A.A.L. (Against All Logic)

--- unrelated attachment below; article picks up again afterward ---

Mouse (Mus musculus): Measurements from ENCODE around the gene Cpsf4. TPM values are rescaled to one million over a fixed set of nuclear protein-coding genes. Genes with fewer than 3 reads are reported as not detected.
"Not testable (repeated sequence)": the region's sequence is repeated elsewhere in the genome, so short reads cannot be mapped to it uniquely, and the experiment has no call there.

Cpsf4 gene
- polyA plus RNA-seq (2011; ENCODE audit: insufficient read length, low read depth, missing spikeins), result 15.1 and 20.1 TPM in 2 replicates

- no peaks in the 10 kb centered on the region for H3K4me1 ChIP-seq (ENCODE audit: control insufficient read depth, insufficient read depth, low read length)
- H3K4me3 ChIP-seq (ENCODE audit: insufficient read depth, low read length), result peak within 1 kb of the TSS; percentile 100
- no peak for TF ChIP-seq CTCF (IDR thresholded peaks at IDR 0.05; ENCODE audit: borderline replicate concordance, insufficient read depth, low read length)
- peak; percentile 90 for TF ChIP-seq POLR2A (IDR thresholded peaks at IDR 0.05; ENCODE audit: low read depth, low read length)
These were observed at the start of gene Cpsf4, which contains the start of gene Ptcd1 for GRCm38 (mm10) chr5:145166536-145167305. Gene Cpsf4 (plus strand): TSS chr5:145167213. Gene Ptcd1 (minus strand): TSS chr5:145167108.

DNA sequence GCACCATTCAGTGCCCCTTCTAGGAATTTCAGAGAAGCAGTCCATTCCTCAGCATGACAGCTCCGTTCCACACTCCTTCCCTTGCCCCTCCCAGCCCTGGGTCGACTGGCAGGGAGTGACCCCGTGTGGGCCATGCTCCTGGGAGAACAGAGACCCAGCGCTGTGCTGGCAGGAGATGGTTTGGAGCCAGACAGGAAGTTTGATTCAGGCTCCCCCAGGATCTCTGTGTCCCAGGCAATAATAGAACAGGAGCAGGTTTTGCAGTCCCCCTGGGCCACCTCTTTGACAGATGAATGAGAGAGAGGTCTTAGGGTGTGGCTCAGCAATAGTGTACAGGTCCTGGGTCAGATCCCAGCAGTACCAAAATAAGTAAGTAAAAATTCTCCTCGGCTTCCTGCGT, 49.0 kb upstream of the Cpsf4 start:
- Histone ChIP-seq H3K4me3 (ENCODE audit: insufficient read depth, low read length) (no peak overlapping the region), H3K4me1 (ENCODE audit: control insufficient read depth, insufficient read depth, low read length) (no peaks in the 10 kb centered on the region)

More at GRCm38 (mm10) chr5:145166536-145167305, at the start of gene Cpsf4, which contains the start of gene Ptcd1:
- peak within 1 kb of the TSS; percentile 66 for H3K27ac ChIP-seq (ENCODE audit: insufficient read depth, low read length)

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Electronic boundary-pusher Nicolas Jaar made a name for himself with strange and beautiful albums of collage-like and often very patient sounds. Either under his own name or in collaborative projects like Darkside, Jaar leaned on subtlety and darkly drawn negative space to impart his productions with a uniquely lonely atmosphere. Always active, Jaar was working concurrently on several projects at once, the least visible of which was his semi-anonymous Against All Logic (A.A.L.) moniker. Flying way under the radar of Jaar's enamored critics, the project issued several springy house tracks before 2012/2017, a collection of 11 songs that arrived almost completely unannounced in early 2018. While not totally divorced from the style Jaar became best-known for on his solo albums, A.A.L. tends toward lovingly warped dancefloor scorchers and deals in tones of optimism, romance, joy, and nostalgia, all a far cry from the staid abstractions that Jaar often dips into. Mostly upbeat and energetic, the songs here wander gleefully through delighted vocal samples, sometimes intentionally distorted or deconstructed. Many tracks incorporate hypnotic grooves, as with the fractured, sped-up soul samples that collide with heavy electronic drums on "Know You" or the smoky instrumentation that swims in noise on album-opener "This Old House Is All I Have." "Now You Got Me Hooked" is perhaps the strongest example of Jaar's playful dissection of samples, with a vocal line flitting in and out of long rhythmic passages, the mood of the song melting from sunny yearning to stark minimalism at the whim of the composition. A large section of the album leans more toward a template of traditional house, but filtered through an experimental lens. "I Never Dream" builds on choppy breakbeats and busy vocal samples until the song suddenly arrives at a rolling boil. Over the course of the album's 11 tracks, nods are made to various phases in the development of electronic music. Early-'90s rave, egregiously detuned analog synth melodies à la the giddy experimentalism of Aphex Twin, disco edits, minimal house, and even moments of pre-techno influences are all touched upon as restless and colorful album washes by A.A.L., showing a different side of Jaar's range, but it's easily the most carefree and inviting of his work. No previous knowledge of his catalog is necessary to get happily lost in the blissful layers of 2012/2017.

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